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Life as a Physiotherapist at DCHS - Hayley’s story

Hayley’s story

Hayley Grice qualified as a physiotherapist in 2007 and it was clear from the outset that stroke rehabilitation was her passion. Hayley spent eight years working in stroke rehabilitation roles in her native Birmingham before spotting an opportunity within DCHS to use her expertise and take the next step in her career progression. 

How long have you worked at DCHS? 

I joined DCHS in January 2016 to take up a promotion in a newly created role in my specialist area of stroke rehabilitation. 

What is your current job title? 

My job title is stroke clinical specialist physiotherapist (band 7) working within the early supported stroke discharge team (ESSD), intermediate care and community therapies team for Derby city. It is a new post established to support the rehabilitation of stroke patients enabling earlier discharges and also to care for longer term, more dependent stroke patients in the community. 

Where are you based/which area do you cover? 

My base is at London Road Community Hospital in Derby. However, the majority of my caseload is with patients in their own homes around the Derby city area. 

Do you have a particular specialty within physiotherapy and what sort of patients do you treat? 

My role is a varied mix. About 40 per cent of my time is working with ESSD patients, an intensive six-week treatment course that enables patients to receive their rehabilitation at home rather than stay on the wards at the Royal Derby Hospital.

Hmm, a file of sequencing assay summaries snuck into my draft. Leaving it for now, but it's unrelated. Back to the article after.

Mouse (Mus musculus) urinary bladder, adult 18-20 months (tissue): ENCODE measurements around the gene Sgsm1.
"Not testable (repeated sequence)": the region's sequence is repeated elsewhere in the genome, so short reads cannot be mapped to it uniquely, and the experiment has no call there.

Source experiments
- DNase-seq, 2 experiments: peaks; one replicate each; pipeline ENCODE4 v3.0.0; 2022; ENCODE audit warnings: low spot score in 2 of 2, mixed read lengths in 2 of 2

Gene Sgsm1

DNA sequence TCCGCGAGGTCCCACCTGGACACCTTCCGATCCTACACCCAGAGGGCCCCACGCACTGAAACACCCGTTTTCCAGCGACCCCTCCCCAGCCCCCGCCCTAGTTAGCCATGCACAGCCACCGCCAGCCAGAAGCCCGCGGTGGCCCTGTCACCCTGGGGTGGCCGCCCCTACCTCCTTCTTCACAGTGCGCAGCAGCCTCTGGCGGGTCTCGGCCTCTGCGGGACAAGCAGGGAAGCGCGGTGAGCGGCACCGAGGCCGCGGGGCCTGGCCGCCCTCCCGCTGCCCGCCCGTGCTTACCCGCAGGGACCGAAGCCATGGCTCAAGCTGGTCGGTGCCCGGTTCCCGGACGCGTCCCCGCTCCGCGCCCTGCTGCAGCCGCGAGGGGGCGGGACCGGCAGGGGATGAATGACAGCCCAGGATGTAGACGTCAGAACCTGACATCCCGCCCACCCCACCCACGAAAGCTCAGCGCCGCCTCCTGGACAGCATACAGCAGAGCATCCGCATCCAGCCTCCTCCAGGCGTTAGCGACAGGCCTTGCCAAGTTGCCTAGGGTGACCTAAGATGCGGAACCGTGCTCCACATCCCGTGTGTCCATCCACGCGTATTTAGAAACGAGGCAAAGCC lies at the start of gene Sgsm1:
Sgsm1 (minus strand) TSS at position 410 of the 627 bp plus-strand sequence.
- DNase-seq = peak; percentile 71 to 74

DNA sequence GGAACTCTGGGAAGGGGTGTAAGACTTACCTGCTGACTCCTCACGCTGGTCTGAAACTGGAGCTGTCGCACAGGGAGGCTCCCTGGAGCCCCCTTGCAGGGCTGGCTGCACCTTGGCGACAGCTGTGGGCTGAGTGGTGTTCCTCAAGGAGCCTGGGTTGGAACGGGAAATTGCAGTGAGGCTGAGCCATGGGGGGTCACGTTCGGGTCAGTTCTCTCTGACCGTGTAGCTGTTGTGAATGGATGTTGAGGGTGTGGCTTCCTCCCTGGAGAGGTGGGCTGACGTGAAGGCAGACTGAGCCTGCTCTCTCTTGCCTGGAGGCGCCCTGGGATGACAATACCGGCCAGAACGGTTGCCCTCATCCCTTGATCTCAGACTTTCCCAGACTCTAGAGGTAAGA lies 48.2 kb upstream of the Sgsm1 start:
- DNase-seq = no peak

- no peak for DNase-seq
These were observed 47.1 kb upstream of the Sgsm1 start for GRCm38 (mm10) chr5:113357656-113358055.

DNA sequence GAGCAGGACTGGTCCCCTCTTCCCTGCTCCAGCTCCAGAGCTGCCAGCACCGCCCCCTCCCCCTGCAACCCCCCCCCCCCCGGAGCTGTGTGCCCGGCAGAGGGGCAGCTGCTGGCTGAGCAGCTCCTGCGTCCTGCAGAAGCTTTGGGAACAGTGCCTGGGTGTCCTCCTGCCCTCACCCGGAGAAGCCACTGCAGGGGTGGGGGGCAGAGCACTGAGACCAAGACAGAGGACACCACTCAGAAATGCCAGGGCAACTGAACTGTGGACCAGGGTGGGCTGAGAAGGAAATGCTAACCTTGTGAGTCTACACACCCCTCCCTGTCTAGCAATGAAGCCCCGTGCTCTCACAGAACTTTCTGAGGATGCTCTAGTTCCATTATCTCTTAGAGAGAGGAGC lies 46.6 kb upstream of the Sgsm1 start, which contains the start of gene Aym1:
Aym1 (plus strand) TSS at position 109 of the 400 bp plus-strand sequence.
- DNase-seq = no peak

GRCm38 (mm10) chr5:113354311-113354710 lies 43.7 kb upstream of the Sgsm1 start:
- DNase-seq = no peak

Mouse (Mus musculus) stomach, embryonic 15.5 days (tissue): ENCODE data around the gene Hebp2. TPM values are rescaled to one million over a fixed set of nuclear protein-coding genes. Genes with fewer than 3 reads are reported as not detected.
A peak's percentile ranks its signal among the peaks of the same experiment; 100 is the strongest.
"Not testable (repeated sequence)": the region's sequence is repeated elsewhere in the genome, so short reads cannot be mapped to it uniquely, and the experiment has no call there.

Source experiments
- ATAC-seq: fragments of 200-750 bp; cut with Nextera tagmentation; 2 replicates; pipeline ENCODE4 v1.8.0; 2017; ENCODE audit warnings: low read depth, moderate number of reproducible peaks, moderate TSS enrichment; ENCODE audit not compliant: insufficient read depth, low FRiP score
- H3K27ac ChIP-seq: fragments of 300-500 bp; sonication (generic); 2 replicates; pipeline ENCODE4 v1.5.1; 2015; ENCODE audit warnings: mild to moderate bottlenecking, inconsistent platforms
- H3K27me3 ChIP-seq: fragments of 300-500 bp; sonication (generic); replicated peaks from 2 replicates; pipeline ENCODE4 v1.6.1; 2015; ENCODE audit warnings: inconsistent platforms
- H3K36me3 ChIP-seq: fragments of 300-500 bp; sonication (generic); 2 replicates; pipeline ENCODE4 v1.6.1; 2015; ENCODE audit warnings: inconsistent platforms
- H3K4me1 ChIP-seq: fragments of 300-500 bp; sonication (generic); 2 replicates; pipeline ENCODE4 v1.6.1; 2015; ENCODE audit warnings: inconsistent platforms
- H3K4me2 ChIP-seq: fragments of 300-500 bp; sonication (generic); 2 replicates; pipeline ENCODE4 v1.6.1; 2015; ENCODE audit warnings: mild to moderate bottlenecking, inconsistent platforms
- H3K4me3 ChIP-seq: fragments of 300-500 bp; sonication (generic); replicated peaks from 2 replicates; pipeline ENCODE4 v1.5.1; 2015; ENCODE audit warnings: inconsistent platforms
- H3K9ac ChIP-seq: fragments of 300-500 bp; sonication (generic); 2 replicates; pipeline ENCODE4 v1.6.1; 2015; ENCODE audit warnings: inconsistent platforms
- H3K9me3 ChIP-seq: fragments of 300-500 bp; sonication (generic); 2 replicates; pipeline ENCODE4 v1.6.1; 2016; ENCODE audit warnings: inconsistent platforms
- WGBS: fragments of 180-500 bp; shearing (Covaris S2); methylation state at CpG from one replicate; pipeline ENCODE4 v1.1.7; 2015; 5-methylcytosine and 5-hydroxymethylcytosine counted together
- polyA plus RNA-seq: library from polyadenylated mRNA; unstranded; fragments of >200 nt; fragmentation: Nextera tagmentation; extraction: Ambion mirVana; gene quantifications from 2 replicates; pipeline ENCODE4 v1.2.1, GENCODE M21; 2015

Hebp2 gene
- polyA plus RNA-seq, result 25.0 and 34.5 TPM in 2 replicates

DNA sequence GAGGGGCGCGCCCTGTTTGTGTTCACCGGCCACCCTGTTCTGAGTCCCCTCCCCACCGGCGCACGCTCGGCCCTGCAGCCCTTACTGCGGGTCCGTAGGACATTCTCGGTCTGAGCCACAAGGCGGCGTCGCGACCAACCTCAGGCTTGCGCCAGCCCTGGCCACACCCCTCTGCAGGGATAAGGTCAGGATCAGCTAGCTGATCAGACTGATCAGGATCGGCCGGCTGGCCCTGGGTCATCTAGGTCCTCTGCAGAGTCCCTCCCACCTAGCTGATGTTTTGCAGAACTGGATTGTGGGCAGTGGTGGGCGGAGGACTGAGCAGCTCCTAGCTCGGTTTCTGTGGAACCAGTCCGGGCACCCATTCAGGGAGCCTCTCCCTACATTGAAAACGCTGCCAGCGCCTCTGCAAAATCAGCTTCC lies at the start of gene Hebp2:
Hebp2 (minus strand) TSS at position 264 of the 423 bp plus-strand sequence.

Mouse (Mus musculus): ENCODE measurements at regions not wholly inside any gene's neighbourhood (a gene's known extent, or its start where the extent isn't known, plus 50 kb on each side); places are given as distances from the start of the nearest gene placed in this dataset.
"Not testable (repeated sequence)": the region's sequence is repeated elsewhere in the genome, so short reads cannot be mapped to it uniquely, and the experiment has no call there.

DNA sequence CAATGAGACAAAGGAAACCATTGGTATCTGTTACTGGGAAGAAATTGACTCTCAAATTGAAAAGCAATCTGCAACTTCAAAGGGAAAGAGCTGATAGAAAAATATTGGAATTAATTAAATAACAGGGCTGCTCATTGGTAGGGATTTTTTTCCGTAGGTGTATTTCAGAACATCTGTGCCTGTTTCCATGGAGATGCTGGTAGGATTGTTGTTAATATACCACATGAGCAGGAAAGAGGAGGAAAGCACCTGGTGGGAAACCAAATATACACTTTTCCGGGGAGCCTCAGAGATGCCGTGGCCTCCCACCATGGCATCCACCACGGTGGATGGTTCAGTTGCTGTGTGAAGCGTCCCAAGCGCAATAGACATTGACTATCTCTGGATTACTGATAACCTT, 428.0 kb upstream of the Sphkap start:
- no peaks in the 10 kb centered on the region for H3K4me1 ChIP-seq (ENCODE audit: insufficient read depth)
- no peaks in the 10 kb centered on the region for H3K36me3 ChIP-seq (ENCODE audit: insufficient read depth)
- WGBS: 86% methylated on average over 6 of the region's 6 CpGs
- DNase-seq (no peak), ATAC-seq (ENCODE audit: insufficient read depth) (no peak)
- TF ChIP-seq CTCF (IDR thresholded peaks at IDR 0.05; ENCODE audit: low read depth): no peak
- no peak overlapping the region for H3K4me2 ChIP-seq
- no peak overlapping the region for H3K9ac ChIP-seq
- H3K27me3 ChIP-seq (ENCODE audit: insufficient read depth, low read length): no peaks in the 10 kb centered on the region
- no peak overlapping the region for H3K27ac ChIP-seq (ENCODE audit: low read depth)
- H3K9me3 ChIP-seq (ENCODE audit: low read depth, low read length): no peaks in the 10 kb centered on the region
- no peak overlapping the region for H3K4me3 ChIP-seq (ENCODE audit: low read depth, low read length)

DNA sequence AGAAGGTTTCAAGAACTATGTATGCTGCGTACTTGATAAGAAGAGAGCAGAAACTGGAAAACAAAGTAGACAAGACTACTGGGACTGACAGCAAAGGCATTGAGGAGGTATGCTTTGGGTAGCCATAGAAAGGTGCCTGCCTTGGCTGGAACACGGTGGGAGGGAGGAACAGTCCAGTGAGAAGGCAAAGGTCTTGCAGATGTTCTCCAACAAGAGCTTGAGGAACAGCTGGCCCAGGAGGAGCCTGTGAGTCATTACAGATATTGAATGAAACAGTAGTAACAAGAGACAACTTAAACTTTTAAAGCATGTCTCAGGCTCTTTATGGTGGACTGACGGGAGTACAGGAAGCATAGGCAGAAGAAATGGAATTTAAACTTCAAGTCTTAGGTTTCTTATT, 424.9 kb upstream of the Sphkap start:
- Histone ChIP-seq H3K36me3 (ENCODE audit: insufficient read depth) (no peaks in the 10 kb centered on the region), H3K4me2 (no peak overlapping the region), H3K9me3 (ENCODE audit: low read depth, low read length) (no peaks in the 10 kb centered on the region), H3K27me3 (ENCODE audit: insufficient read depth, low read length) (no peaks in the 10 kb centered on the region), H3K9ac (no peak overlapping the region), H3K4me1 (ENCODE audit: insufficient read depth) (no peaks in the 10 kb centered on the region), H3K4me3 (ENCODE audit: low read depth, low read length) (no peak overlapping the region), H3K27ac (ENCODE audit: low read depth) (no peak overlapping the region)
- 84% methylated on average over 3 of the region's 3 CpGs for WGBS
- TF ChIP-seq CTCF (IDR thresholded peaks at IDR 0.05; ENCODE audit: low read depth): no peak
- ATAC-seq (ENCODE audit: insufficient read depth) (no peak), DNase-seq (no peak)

The other 60 per cent of my time is caring for patients who are already living with the longer-term effects of strokes and neurological conditions, helping them get the most out of their rehabilitation. 

Skill sharing and teaching is a vital component of this role to support my community team colleagues around the care of stroke rehabilitation patients. 

On the ESSD programme you can be seeing individual patients for 45 or 60 minutes a day, five days a week for six weeks, so it is very intensive. The challenge in stroke rehabilitation is to balance restorative versus compensatory approaches. This entails thorough continuing assessments to quantify rehabilitation potential in complex presentations. 

When did you qualify and where? 

I qualified from the University of Nottingham in 2007. As a student I completed two placements within Derby city services. I was always interested in returning to this area as I knew it had well-regarded acute and community stroke services within friendly teams. 

Completing student community placements influenced my career choices and gave me the confidence to apply for a band 5 role based initially in the community when I first qualified. 

From the start I gravitated towards the stroke patients. Within 18 months I was promoted to a band 6 role involved with stroke services, which meant I treated patients across the stroke pathway, in acute and community settings. To further specialise I completed the Bobath weekend courses and in 2013 the basic Bobath 3 week course.